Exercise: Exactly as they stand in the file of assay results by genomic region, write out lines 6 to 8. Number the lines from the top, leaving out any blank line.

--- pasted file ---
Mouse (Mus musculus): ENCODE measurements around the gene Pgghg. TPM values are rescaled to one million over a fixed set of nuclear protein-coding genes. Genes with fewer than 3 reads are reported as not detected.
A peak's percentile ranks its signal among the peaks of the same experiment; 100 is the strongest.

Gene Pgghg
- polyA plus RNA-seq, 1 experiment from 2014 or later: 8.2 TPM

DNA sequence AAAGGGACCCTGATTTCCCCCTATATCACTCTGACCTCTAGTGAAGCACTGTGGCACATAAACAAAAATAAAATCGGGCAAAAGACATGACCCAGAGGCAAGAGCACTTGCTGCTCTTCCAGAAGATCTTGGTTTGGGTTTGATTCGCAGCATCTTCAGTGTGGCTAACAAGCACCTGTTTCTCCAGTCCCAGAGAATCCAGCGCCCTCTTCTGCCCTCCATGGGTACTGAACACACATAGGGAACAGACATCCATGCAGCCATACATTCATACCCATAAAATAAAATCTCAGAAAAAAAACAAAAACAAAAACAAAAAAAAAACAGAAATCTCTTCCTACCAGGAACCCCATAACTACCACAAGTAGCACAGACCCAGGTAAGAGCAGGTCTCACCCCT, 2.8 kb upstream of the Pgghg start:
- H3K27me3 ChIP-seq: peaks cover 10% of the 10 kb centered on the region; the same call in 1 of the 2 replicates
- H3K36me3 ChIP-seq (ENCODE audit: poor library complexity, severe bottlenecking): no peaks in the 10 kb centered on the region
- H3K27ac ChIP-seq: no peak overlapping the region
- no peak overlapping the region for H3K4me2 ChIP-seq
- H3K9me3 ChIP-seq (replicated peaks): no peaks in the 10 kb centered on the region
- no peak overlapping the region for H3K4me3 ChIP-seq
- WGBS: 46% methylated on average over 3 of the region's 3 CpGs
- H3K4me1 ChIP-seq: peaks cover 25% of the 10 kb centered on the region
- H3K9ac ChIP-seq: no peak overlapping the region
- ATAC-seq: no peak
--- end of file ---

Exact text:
- H3K27me3 ChIP-seq: peaks cover 10% of the 10 kb centered on the region; the same call in 1 of the 2 replicates
- H3K36me3 ChIP-seq (ENCODE audit: poor library complexity, severe bottlenecking): no peaks in the 10 kb centered on the region
- H3K27ac ChIP-seq: no peak overlapping the region